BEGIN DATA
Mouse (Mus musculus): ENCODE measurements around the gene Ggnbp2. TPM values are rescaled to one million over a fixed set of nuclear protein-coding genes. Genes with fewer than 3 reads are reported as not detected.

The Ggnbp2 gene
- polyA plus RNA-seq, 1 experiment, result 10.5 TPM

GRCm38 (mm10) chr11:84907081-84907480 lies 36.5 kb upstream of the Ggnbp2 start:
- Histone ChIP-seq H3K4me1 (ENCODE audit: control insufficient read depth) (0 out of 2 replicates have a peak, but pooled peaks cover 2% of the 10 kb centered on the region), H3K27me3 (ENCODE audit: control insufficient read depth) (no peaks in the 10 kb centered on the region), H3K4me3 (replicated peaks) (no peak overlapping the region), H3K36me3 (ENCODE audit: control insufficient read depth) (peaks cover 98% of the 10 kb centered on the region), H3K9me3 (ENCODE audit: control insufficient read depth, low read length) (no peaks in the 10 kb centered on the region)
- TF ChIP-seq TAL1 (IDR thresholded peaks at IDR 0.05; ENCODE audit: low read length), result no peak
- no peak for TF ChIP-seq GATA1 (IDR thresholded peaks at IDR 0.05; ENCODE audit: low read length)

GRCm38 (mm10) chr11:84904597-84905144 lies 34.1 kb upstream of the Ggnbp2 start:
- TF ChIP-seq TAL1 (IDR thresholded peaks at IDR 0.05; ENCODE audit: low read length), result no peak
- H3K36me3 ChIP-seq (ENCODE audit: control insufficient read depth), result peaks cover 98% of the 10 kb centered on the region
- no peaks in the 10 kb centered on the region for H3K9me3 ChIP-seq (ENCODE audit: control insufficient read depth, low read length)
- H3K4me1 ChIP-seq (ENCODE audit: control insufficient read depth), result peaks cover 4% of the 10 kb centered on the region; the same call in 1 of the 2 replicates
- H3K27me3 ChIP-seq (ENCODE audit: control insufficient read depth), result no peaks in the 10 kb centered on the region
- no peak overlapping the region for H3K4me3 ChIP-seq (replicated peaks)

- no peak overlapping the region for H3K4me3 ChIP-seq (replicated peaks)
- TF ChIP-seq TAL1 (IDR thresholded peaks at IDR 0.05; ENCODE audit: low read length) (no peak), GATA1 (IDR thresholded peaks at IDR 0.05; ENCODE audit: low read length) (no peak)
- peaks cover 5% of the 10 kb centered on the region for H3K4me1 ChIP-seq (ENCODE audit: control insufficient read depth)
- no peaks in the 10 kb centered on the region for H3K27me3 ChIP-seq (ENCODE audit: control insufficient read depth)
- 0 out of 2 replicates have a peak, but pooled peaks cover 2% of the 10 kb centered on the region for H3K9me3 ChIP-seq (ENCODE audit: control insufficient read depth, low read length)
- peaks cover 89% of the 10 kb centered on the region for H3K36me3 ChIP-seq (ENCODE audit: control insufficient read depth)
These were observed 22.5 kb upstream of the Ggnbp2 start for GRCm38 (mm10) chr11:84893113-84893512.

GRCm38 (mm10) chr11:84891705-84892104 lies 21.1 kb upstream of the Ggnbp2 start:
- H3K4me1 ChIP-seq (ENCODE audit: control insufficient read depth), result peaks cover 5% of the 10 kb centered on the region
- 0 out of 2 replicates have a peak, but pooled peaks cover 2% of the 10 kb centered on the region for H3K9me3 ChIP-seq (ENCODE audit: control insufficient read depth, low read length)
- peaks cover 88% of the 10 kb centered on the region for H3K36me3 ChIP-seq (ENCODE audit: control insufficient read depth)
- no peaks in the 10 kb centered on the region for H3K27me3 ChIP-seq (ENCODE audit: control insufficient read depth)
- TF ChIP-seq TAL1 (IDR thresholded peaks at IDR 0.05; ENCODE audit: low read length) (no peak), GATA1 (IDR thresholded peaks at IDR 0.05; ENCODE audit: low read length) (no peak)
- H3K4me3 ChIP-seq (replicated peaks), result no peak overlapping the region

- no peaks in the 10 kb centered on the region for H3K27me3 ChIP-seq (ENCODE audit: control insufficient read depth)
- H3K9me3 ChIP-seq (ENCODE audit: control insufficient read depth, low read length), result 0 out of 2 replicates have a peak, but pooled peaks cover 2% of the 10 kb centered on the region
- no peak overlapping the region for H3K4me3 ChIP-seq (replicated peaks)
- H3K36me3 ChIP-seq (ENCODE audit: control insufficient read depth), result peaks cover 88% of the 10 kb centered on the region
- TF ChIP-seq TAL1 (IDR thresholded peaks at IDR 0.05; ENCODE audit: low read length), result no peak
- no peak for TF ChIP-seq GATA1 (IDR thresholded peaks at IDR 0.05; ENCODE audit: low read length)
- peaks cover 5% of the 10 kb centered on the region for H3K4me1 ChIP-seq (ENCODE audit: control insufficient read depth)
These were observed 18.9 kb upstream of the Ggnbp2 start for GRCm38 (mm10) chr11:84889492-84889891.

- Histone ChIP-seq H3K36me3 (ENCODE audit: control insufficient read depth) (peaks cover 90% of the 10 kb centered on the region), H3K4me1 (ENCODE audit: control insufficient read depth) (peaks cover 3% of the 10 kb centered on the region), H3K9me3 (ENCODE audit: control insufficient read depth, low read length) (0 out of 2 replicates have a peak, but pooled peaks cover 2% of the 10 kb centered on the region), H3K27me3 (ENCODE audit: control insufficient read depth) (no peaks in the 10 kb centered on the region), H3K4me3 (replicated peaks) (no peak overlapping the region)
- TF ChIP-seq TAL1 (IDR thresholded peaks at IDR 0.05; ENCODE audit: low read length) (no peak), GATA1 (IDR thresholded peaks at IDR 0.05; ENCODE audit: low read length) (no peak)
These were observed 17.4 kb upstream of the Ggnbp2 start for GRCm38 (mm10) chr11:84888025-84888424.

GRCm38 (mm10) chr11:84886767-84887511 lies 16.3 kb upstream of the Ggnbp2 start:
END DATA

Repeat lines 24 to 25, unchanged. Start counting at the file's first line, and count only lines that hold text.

- 0 out of 2 replicates have a peak, but pooled peaks cover 2% of the 10 kb centered on the region for H3K9me3 ChIP-seq (ENCODE audit: control insufficient read depth, low read length)
- peaks cover 88% of the 10 kb centered on the region for H3K36me3 ChIP-seq (ENCODE audit: control insufficient read depth)